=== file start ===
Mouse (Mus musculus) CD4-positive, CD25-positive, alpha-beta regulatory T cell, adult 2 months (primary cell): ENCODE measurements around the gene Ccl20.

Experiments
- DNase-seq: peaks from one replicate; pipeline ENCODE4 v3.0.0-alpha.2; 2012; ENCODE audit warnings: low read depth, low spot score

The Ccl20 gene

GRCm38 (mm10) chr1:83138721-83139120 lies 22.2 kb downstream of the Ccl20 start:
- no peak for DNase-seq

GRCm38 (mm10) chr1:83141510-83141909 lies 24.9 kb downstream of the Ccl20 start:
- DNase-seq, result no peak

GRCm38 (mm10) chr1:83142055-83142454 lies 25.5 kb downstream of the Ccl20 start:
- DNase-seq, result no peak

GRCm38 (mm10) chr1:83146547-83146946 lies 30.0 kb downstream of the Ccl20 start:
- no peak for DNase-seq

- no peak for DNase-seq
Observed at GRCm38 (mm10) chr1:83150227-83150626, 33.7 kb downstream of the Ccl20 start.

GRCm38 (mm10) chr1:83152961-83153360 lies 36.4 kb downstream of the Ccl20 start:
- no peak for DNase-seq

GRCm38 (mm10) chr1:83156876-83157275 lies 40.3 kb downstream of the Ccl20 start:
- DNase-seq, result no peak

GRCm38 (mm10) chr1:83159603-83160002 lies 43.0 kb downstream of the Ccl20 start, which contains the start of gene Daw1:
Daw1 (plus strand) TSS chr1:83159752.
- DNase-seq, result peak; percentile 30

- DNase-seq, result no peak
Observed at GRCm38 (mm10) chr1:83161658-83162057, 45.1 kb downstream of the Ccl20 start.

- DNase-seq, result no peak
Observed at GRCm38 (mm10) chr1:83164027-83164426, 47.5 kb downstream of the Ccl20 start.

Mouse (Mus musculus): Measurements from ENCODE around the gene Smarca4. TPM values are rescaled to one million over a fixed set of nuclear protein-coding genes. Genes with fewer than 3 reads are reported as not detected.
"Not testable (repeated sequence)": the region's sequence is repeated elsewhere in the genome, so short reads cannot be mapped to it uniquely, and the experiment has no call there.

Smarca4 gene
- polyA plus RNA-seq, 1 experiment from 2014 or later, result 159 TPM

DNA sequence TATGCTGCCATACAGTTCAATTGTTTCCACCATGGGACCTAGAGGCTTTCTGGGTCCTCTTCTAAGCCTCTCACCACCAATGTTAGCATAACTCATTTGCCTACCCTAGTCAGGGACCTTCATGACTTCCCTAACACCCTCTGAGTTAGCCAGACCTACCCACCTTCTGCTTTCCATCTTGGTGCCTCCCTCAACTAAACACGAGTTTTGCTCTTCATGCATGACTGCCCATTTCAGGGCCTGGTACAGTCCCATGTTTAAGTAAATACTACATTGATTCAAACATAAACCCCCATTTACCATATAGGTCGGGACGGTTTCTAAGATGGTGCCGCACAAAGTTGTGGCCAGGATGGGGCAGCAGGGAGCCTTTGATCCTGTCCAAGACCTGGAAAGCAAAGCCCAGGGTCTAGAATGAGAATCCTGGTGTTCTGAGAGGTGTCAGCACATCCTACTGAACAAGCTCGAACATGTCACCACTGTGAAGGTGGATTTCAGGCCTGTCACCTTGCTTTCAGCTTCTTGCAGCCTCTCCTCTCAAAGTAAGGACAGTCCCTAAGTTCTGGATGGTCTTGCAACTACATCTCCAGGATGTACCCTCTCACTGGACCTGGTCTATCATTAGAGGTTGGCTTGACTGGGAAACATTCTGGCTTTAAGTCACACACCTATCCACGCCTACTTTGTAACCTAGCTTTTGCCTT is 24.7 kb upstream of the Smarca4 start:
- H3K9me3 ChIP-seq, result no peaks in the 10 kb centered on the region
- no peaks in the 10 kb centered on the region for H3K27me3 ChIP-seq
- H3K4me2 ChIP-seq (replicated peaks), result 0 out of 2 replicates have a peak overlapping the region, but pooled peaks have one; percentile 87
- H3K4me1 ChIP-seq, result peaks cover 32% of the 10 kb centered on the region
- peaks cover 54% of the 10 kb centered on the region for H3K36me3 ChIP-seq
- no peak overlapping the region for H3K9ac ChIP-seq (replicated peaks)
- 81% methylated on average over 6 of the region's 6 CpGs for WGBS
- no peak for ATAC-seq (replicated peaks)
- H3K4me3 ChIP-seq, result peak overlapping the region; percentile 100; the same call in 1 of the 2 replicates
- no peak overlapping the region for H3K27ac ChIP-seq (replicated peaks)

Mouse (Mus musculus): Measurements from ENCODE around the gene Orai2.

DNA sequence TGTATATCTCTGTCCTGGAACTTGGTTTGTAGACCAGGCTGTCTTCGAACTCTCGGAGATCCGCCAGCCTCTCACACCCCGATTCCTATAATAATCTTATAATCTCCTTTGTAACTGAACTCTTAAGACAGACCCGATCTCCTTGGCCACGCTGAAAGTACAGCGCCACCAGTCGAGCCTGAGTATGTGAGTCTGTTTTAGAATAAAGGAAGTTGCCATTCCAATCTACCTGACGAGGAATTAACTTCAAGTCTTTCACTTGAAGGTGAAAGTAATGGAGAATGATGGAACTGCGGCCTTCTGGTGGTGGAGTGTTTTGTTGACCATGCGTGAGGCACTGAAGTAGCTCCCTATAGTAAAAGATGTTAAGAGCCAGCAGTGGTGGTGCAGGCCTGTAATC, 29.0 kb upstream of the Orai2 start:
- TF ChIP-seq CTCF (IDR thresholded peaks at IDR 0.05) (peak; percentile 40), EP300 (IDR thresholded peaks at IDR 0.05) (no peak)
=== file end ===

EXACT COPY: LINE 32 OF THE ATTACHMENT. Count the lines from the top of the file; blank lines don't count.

- no peaks in the 10 kb centered on the region for H3K27me3 ChIP-seq